|Created by||Ava Skoog|
Ahgo (ahgoa, lit. "seaspeak", pronounced [ˈʔɑħˌk̠ɔ̯ɑː]) is the anglicised name of a language mostly spoken around coastal areas, notably the town of Ahba. Its speakers are familiar with technological advancements such as nautical vessels and steam locomotives.
The language is mildly synthetic to polysynthetic, largely based around agglutination with fusional elements. There is a great focus on verbs, nominals being mostly uninflected, and significant pro-drop tendencies and a general focus around deixis rather than pronominal distinctions. The word order is heavily SOV.
The underlying sounds of Ahgo are few enough that a simple listing is preferable to a traditional table:
|Vocalic||/a~Ø i~j~Ø u~w~Ø/|
|Plosive||/p~β t~ð k~ɣ/|
|Nasal||/m~˜ n~˜ ŋ~˜/|
The reasoning for this rather unusual classification is down to phonotactic patterning: these five groups all behave somewhat differently and serve as a more useful distinction than point of articulation when describing the phonology of Ahgo. The pair or triplet given for each phoneme refers an important feature of the language which is the alternation between various allophonic realisations despite the relatively low number of underlying sounds, making the variation richer on the surface.
The romanisation strikes a balance between representing phonemes versus surface realisations and uses the following seventeen letters:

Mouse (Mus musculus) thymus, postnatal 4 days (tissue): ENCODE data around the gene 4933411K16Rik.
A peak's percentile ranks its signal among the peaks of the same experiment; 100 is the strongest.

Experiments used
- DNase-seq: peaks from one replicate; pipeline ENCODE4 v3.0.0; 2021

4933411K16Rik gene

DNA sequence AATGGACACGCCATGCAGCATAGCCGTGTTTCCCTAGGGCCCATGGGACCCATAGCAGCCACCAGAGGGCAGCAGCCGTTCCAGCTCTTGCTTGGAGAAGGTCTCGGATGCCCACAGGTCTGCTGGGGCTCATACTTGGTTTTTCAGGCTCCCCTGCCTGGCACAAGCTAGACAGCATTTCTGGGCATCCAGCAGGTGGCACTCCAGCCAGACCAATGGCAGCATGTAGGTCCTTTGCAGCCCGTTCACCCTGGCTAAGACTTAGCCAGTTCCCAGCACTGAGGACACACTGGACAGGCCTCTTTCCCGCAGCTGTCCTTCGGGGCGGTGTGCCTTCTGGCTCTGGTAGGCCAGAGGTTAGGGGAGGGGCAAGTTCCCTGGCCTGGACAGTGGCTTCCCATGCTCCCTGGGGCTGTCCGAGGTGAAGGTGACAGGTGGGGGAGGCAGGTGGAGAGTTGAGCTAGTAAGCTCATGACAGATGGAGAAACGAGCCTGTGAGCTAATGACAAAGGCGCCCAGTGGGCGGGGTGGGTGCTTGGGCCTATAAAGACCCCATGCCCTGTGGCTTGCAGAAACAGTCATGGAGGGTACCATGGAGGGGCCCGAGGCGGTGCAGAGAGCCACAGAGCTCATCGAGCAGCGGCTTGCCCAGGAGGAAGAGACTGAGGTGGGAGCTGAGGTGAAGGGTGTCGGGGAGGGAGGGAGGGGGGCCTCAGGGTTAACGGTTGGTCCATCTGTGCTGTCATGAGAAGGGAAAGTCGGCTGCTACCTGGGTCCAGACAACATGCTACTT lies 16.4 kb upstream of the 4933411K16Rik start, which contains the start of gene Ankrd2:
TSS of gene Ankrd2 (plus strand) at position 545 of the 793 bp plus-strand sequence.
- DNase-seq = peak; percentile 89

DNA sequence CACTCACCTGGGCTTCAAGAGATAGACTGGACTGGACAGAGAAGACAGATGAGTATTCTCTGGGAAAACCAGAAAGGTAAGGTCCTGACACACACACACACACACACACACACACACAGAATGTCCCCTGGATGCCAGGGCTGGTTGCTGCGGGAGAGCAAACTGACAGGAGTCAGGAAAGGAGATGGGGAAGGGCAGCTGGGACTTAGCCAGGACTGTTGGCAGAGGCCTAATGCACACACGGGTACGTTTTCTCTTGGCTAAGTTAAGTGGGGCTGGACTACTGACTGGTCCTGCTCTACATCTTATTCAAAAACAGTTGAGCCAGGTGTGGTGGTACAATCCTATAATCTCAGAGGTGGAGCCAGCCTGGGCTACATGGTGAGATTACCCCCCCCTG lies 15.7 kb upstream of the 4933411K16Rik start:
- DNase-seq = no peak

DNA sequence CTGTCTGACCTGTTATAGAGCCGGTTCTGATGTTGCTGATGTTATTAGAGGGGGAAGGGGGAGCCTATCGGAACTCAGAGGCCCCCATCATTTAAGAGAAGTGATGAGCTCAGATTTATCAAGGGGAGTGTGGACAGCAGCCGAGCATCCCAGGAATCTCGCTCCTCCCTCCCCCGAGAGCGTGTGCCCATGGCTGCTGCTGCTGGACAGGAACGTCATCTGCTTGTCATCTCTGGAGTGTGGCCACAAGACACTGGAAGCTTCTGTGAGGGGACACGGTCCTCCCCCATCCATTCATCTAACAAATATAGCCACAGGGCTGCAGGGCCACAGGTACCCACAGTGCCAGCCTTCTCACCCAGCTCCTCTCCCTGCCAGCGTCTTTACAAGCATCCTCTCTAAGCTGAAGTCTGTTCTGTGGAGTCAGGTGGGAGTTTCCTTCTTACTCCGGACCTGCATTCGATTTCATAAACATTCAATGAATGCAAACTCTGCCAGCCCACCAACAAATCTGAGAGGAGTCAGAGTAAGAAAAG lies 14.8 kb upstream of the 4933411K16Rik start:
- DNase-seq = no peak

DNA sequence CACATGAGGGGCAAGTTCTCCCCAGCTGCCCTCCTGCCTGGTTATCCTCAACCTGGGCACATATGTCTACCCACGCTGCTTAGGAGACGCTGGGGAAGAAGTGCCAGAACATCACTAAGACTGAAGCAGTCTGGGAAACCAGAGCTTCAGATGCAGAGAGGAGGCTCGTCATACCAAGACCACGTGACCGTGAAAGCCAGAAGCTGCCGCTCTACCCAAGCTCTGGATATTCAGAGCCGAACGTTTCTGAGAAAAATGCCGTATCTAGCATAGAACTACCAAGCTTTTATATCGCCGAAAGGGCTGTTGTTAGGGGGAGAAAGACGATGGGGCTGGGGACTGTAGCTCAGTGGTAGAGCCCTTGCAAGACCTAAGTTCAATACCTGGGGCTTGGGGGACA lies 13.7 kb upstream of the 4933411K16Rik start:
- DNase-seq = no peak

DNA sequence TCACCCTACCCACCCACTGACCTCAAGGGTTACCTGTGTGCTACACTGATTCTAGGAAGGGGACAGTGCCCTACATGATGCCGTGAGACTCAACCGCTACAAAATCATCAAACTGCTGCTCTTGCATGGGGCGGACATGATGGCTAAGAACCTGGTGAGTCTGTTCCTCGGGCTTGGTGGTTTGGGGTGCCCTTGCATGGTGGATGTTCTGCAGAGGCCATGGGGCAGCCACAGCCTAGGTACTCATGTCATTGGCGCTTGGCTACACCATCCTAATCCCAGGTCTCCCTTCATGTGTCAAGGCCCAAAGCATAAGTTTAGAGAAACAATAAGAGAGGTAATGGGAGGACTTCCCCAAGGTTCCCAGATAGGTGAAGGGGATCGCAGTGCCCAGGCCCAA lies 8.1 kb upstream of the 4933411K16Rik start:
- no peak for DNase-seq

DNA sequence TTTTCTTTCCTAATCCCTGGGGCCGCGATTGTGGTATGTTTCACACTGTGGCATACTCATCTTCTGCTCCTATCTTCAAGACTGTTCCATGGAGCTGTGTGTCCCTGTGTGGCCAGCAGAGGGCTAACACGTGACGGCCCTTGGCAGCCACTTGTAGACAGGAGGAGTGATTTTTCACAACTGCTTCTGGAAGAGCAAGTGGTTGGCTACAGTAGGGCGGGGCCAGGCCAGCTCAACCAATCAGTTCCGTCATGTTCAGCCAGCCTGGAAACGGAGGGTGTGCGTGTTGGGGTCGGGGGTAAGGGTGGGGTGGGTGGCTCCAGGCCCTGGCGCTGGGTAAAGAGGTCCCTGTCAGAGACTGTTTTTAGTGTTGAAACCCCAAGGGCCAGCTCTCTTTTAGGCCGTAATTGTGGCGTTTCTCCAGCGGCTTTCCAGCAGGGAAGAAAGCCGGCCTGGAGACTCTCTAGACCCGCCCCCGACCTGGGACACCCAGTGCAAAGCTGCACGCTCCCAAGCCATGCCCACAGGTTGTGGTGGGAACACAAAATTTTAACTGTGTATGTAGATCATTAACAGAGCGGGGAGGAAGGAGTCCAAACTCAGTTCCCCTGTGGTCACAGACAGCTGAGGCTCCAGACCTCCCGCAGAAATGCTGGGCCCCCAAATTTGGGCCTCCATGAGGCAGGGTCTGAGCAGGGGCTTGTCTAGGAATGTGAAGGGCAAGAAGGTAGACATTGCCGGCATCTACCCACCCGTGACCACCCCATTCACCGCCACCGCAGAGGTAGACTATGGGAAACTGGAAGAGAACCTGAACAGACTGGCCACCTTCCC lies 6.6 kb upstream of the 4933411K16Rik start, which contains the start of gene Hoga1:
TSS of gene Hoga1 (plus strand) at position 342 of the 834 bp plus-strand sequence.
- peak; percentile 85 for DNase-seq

An example of a word with its archiphonemic, phonemic and surface transcriptions as well as romansiation:
|//ˈwat.ha.ku//||→ /ˈwah.taˌku/||→ [ˈʔɔ̯ɑħ.t̠ɐˌɣʊ]||→ oahdago "during the day"|
With regards to syntactic patterning, only three significant word classes can be posited: verbs, nominals and adverbials. Nonetheless there is a degree of mobility between the three.
The bulk of all inflection goes on verbs, making them morphemic anchors fundamental to almost any utterance in the language. The general verb template looks as follows:
The nominalisation slot creates a deverbal nominal and the adverbialisation slot creates and adverbial and so serve to change the class of the word; the possession slot is only used on deverbal nouns and not on regular verbs.
Nominals are mostly unmarked and the main kind of affixation, while resembling case marking, results in adverbialisation, thus changing the class of the word. Nominals can also be marked for possession.
Adverbials are used to denote a place, time or manner. They sometimes resemble case marking or conjunctions more than traditional adverbs, but serve that role as well.